Old and Vintage Photo

To begin with, what sort of photo would make a good grunge brush? Anything really. You can take a shadow or highlight or color selection, separate those elements from the photo and create a brush fairly easily. For this example, I’m going to use the tech pattern image and create my brush.
In this photoshop tutorial we are going to create an old and vintage photo.

For the first brush creation technique, select a color range for the brush pattern. To do this, go to Select> Color Range. Use the Eyedropper to select a spot on the image… any will do really, and with this technique you can come up with oodles of the image… any will do really, and with this technique you can come up with oodles of patterns from a single image. Hold down the Shift key to add to your selection, expanding the detail in the brush. Use the viewer to check the selection. Once you are happy that the brush has enough of the photo elements you want or would like to try, click OK.

Once you click OK, the selected area will have those marching ants around the color ranges you chose.

Copy and paste the selection to a new layer.

Create a new layer just above the background and fill it with white.

Your brush pattern will now be visible against the white layer.

In this instance, the image I am creating my brush from is 300 ppi. Photoshop does not like that at all, leaving the ‘Define Brush’ option grayed out. That’s fine, as we can reduce the size of the image to a size Photoshop likes, and then simply increase the size of the brush by adjusting the Master Diameter of the brush when we are ready to use it.
I’ll go ahead and reduce the image size to 100 ppi: Photoshop likes that a whole lot

Now I’ll simply flatten the image…

open the Edit menu and select Define Brush from the list. A dialog box appears
allowing me to name the brush.

When OK is clicked, the new brush is saved to the bottom of the loaded Brush Presets.

So what can you do with this new fangled dotted brush? Aging a photo is always a good bet. Here’s an image ready for some blemishes.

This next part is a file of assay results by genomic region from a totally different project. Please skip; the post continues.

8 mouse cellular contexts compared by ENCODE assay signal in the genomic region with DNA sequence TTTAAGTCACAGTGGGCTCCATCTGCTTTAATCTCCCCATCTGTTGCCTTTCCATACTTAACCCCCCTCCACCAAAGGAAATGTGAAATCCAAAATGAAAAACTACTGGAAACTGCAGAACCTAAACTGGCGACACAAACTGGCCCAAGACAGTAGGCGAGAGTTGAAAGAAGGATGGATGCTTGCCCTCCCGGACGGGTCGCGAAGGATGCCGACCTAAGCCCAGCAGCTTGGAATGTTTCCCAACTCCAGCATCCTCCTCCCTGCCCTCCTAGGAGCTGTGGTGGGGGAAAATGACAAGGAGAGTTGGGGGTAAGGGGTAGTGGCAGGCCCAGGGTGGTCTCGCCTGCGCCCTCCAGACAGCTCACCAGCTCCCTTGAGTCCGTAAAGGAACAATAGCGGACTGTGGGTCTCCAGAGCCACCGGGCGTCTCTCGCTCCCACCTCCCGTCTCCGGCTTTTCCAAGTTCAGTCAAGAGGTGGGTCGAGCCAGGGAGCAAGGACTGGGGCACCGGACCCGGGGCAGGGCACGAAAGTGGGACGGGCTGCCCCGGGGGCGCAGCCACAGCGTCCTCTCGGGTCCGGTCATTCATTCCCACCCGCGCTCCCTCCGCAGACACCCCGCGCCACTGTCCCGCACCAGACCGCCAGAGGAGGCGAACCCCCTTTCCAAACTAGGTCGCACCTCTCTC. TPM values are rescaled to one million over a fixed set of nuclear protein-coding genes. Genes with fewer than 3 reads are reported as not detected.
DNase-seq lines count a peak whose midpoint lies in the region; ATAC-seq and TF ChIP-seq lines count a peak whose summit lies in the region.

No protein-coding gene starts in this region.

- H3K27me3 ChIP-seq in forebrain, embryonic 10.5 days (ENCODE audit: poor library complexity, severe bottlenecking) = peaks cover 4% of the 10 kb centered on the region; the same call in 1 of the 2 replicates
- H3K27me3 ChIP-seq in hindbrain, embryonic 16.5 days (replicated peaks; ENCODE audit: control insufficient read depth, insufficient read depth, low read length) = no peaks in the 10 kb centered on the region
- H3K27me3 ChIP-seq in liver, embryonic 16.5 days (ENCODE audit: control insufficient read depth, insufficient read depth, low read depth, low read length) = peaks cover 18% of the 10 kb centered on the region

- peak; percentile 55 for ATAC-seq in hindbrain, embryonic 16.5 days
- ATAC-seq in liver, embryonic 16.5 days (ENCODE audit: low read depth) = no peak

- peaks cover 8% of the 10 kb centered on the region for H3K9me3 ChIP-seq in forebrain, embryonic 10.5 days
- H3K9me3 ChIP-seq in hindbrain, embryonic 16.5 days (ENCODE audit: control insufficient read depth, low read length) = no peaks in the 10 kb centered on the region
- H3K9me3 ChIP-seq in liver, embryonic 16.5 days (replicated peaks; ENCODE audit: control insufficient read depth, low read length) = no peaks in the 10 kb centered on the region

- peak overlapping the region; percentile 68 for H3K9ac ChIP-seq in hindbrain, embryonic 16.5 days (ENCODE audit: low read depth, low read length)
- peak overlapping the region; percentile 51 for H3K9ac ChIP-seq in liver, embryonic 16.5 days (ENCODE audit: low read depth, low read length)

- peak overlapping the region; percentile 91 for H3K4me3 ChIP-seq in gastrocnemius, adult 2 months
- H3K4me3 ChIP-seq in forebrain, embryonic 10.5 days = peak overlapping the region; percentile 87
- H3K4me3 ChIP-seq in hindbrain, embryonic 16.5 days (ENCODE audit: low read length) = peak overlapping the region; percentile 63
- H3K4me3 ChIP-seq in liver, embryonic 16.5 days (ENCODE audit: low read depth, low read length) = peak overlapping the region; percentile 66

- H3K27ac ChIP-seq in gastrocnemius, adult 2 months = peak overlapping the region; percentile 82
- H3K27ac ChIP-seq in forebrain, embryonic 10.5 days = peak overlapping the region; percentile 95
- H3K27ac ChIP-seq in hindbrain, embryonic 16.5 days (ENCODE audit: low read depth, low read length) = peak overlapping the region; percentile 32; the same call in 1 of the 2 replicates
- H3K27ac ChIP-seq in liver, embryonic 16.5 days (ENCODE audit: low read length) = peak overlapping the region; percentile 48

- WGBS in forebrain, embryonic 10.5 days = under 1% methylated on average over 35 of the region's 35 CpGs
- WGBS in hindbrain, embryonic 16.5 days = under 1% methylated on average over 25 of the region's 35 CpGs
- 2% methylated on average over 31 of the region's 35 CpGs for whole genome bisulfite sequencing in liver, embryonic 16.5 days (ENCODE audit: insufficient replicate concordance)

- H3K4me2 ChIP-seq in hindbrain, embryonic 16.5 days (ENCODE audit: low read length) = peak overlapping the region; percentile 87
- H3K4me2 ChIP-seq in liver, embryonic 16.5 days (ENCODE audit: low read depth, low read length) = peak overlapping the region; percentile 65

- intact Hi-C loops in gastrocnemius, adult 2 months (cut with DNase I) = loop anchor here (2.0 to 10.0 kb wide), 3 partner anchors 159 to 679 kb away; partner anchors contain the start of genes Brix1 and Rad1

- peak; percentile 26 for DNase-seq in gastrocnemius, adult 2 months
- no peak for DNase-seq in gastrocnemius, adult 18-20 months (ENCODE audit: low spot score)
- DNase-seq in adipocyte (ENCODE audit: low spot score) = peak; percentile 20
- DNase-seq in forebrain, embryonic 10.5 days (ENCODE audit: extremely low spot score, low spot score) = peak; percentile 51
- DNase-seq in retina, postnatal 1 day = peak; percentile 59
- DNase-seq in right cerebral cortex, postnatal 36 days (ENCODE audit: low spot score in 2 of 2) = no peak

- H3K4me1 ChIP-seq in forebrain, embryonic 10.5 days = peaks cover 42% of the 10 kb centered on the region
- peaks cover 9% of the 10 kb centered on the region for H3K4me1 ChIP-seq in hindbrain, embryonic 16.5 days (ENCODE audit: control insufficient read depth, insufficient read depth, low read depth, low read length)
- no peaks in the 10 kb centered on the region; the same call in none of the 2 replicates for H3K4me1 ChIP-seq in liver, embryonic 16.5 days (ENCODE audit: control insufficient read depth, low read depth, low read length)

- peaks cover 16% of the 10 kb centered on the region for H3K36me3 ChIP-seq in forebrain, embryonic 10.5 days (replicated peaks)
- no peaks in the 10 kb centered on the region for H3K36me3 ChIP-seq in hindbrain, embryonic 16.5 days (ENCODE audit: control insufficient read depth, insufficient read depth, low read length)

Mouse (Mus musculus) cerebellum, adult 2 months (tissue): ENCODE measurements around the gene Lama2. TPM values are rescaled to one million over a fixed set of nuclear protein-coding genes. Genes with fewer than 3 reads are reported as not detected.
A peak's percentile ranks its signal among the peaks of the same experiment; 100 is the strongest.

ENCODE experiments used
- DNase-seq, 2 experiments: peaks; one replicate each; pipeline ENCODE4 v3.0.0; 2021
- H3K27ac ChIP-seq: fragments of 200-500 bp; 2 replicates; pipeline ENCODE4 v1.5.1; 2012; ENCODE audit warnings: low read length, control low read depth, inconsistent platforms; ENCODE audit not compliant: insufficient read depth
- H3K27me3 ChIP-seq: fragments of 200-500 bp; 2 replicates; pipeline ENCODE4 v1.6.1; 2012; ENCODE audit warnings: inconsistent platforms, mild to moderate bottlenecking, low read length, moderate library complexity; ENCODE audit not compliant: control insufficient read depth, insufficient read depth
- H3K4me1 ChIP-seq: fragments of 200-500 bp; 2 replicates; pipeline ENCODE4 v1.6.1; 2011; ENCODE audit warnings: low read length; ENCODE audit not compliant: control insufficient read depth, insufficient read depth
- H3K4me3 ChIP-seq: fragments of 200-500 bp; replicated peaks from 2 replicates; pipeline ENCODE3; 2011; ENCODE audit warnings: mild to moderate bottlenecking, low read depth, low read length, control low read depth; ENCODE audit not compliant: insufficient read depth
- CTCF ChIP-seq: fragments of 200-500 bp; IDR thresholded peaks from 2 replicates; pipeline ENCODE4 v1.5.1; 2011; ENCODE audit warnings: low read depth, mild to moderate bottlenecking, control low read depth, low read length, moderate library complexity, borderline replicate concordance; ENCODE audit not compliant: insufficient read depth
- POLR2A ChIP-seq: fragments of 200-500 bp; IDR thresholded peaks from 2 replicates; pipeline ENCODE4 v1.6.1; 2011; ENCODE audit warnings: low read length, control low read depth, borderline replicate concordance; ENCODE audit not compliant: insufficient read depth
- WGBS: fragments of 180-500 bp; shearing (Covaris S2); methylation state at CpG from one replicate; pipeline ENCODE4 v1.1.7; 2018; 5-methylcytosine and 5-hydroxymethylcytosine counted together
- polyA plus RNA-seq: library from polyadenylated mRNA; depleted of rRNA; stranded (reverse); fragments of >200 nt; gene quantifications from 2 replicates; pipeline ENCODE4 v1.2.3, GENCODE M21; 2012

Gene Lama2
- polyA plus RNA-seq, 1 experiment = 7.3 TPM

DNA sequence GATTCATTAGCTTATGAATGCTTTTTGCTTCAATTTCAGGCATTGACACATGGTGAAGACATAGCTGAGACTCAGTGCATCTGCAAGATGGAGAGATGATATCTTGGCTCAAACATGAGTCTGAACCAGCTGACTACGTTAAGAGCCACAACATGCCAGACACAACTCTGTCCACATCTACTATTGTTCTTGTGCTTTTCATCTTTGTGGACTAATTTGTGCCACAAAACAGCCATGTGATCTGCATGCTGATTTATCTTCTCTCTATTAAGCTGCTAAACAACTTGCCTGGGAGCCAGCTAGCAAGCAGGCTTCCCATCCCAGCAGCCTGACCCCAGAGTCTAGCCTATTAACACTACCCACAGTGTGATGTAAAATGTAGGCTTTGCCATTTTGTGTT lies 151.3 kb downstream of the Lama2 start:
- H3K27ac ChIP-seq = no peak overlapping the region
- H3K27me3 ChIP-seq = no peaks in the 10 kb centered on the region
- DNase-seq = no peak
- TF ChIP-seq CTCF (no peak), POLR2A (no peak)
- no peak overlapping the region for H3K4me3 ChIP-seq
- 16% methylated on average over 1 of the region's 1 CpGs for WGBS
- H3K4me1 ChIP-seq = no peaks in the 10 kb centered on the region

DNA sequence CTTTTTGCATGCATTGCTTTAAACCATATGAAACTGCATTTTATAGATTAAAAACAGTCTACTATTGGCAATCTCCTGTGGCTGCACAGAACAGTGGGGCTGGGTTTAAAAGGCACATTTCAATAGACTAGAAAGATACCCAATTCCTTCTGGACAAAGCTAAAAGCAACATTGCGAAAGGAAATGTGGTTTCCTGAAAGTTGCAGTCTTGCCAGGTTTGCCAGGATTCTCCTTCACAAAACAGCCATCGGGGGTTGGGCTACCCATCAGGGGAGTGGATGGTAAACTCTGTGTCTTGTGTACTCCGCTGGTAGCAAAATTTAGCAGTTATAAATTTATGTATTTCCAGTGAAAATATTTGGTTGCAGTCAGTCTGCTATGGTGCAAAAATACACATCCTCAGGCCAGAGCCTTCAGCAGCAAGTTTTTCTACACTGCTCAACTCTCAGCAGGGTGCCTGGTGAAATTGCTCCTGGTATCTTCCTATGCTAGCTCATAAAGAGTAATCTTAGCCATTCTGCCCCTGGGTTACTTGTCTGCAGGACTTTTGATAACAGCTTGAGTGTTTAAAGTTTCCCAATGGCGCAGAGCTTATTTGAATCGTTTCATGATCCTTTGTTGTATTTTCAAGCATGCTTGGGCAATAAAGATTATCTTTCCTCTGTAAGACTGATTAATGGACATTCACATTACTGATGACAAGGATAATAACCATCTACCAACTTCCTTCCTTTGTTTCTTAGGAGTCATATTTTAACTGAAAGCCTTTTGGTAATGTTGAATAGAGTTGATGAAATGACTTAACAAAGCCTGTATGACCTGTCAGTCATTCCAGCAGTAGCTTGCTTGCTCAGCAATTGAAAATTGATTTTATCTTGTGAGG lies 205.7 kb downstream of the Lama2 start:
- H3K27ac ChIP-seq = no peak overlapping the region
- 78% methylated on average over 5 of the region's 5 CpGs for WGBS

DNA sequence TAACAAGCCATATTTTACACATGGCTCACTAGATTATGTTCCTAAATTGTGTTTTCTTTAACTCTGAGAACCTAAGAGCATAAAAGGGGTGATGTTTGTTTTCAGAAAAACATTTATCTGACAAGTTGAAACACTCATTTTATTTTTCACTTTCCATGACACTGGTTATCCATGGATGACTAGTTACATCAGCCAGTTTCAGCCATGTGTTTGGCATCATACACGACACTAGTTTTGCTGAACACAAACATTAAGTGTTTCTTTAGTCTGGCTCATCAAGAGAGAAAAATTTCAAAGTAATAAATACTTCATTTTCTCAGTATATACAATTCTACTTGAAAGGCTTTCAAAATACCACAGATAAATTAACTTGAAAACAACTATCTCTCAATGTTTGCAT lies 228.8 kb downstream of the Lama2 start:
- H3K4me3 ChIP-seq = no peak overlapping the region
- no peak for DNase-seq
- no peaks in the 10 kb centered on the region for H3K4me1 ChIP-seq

I don’t really want to mess up the actual photo layers, so a new layer will work for mypurposes. I’ll go ahead and name it something fancy.

When applying the grunge paint (I’m using black), be careful not to drag the brush. By simply holding the mouse in one spot (after increasing the size as needed) and clicking a few times to darken the paint if the brush settings are less than, say, 70% opacity, I can get a fairly speckled effect that helps add age.

Changing the Blend mode of the paint layer to Overlay helps decrease the harshness of the paint and blend it into the surface of the photo.

It just occurred to me, looking at the pattern on the model’s face, that instead of aging the image you could simply reduce the amount of dots with a mask and effectively give her a tattoo on the cheek, or maybe imply mardi-gras make-up.

Let’s stick with the aged photo effect. By adding some grain to a copy of the background layer (placed beneath an adjustment layer I created for the sepia-style tone) and applying some grain, the age effect is advanced further.

Then to reduce the amount of grain (providing it is a bit overwhelming), I’ll simply reduce the Opacity for that layer to taste.

Another step to add age is to apply an inner glow to the same layer the grain was applied to. My settings to make an effective brown ‘glow’ around the edges are seen here.

Clicking OK, I get this effect:

By creating and applying a few more brushes over varying color, and adding a tear effect.


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